In the late 1950s, Yale Mintz of the UCLA Dept. of Meteorology also began to design numerical general circulation experiments.[5] Like Smagorinsky, Mintz recruited a Japanese meteorologist, Akio Arakawa, to help him build general circulation models. Arakawa, known for his mathematical wizardry, was particularly interested in building robust schemes for the parameterization of cumulus convection. Mintz and Arakawa constructed a series of increasingly sophisticated AGCMs beginning in 1961. IBM's Large Scale Scientific Computation Department in San Jose, California, provided important computational assistance and wrote the manual describing the model.

Of all the general circulation modeling groups in the world, the UCLA laboratory probably had the greatest influence on other modeling groups, especially in the 1960s and 1970s.

Lawrence Livermore Laboratories

In 1960, Cecil E. "Chuck" Leith began work on an AGCM at Lawrence Livermore National Laboratories. Trained as a physicist, Leith became interested in atmospheric dynamics and received the blessing of LLNL director Edward Teller for a project on the general circulation. Teller's approval stemmed from his long-term interest in weather modification.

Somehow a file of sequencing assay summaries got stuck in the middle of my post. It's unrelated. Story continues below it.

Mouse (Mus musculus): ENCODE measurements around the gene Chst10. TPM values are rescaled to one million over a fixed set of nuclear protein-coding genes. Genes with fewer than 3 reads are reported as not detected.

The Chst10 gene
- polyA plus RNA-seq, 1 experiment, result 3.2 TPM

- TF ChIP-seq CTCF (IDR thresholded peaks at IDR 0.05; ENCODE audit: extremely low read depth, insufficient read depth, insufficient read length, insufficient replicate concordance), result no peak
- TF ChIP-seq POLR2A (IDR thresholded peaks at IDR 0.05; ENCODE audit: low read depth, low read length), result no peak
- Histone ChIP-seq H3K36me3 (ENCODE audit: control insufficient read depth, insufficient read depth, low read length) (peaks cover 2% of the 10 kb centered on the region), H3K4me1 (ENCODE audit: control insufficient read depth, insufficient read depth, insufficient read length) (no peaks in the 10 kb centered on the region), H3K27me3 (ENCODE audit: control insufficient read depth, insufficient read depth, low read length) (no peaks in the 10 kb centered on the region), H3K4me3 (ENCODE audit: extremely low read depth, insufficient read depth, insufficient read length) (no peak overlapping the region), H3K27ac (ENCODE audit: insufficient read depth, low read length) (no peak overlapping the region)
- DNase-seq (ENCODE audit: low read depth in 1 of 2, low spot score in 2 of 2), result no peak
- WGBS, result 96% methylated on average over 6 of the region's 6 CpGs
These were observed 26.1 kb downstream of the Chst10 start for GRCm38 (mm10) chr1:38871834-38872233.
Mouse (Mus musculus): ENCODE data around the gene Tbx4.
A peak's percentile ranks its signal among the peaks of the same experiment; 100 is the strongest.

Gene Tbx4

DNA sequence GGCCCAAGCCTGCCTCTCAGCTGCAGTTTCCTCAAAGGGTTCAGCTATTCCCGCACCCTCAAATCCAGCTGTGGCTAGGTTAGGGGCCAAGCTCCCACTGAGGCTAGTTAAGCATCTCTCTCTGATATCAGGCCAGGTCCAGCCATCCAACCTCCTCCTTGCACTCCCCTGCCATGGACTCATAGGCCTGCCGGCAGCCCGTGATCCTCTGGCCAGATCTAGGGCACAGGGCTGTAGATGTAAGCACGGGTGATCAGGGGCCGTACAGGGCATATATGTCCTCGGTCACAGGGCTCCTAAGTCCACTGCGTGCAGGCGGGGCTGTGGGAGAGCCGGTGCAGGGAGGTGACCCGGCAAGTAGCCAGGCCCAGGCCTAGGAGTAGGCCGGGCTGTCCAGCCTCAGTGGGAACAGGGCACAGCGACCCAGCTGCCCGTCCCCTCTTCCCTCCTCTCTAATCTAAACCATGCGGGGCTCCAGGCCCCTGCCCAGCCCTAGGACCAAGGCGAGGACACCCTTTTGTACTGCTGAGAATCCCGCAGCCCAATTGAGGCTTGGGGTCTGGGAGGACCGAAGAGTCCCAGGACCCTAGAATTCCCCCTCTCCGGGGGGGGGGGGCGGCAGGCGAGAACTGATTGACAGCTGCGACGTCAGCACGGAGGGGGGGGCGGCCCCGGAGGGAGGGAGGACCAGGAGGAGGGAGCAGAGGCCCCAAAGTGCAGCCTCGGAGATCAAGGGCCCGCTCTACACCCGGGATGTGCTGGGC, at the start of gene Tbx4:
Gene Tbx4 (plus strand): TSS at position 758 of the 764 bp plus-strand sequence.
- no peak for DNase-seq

After receiving encouragement from Jule Charney and spending a summer in Stockholm working up a simple model, Leith returned to Livermore and began to program his model on LLNL's supercomputers. Although aware of the Smagorinsky/Manabe and Mintz/Arakawa efforts, Leith worked primarily on his own. He had a working five-level model by 1961. However, he did not publish his work until 1965. Nevertheless, by about 1963 Leith had made a film showing his model's results in animated form and had given numerous talks about the model.

Leith ceased work on his model -- known as LAM ("Leith Atmospheric Model" or "Livermore Atmospheric Model") --in the mid-1960s, as he became increasingly issued in statistical modeling of turbulence. In 1968, he went to the National Center for Atmospheric Research, where he was instrumental in a number of climate modeling projects.

The National Center for Atmospheric Research

The National Center for Atmospheric Research, established in 1960, initiated an AGCM effort in 1964 under Akira Kasahara and Warren Washington.

Other Early Efforts

By the early 1960s, Andrew Gilchrist and others at the UK Meteorological Office had also began building an AGCM. Their efforts were ultimately successful &emdash; although today they are almost unknown, probably because the researchers did not publish most of their work, except as internal memos. But the Met Office section within which they worked continued, evolving gradually into today's highly respected Hadley Centre for Climate Prediction and Research.[8]